Education and Licensing
Divorce attorneys need to graduate from law school, which requires a total commitment of seven years of post-secondary education. After graduating from college, prospective law students take the law school standardized admissions test, or LSAT, and apply to law school. During law school, they focus on courses including divorce law, family law, and ethics. Students complete several internships or clerkships with firms handling divorce law in conjunction with their studies. After earning a juris doctor degree from a school accredited by the American Bar Association they must pass the bar exam in every state in which they want to work.
Divorce attorneys work exclusively in civil law, representing only one party involved in divorce proceedings. They work on related matters, such as child custody disputes, wills, trusts, and leases, as these issues relate to the pending divorce. Divorce lawyers spend much of their day conducting research, gathering evidence, drafting paperwork and filing documents with the court. Divorce lawyers review client paperwork including a client’s past tax returns, net worth statements, retirement plan summaries, prenuptial agreements, real estate tax bills, medical insurance information and stocks, bonds and brokerage accounts. They advise and represent their clients at settlement conferences and in front of judges.
As trained legal professionals, 1solicitors – divorce lawyers must be levelheaded in a crisis. Tempers flare, and emotions run rampant during divorce proceedings and the divorce attorney is often the one who brings an objective eye and critical thinking skills to the situation. Due to a large amount of information divorce attorneys have to sift through, skills such as time management and the ability to analyze and synthesize data are essential. A divorce attorney must be “people-oriented” to win confidence and respect from her clients, opposing counsel, other litigants and the court itself.
Salary and Outlook
Neither the BLS nor the American Bar Association report salary information specific to divorce attorneys. The State of Michigan Bar Association indicated that in 2010, the top 10 percent of family lawyers, which include divorce attorneys, charged $300 per hour while the lowest charged $150 per hour. Their median annual wage in May 2010 was $112,760 with the lowest 10 percent earning less than $54,130 and the highest 10 percent earning more than $166,400. Job growth is predicted to increase by 10 percent between 2010 and 2020, compared to 14 percent for all other occupations. There’s stiff competition for jobs because more students graduate each year from law school than leave the profession. Many new graduates are accepting part time or contract positions in lieu of full time work.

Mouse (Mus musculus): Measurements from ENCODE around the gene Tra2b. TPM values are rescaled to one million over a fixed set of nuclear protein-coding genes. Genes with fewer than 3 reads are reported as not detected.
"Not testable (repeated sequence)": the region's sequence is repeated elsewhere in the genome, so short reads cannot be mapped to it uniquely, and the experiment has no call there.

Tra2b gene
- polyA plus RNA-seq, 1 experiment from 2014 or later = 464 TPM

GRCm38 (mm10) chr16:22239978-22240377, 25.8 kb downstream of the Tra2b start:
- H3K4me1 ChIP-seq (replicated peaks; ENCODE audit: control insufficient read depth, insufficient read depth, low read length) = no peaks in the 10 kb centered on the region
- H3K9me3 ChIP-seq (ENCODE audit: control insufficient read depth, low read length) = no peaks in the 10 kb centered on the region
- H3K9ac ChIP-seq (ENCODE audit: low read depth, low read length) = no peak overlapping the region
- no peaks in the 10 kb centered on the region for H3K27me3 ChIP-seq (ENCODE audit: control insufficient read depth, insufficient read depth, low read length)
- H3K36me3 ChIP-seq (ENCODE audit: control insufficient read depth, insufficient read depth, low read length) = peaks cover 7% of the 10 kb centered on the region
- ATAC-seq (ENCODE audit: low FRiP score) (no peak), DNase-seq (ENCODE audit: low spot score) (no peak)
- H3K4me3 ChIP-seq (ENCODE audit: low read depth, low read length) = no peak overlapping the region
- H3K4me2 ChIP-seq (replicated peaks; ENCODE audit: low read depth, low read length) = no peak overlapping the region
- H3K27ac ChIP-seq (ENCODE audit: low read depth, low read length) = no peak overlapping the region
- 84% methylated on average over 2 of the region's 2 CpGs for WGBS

it makes a lot of sense to hire a lawyer if there is a real problem with abuse – spousal, child, sexual or substance abuse. in these situations, it may be impossible for the abused spouse to negotiate effectively: A lawyer can help arrange the necessary protection for an abused spouse and the children, if any.
it can also make sense to hire a lawyer if your spouse is being dishonest or vindictive and you just can’t cope with it. in that case, you may need someone to protect your interests.
Finally, it’s prudent to hire a lawyer if your spouse has an attorney. This is especially true if you have children or are facing complicated financial issues. it could be difficult and emotionally intimidating to go head to head with a seasoned pro.
if you can’t afford a lawyer, consider calling your local legal aid office. if you qualify financially, a lawyer will (at a minimum) discuss the legal aspects of your case with you and may continue to answer questions on an ongoing basis during your proceedings while you represent yourself. Ask whether the legal aid office has a pro bono program. The office may have a list of private attorneys who are willing to take on cases referred by legal aid at little or no cost.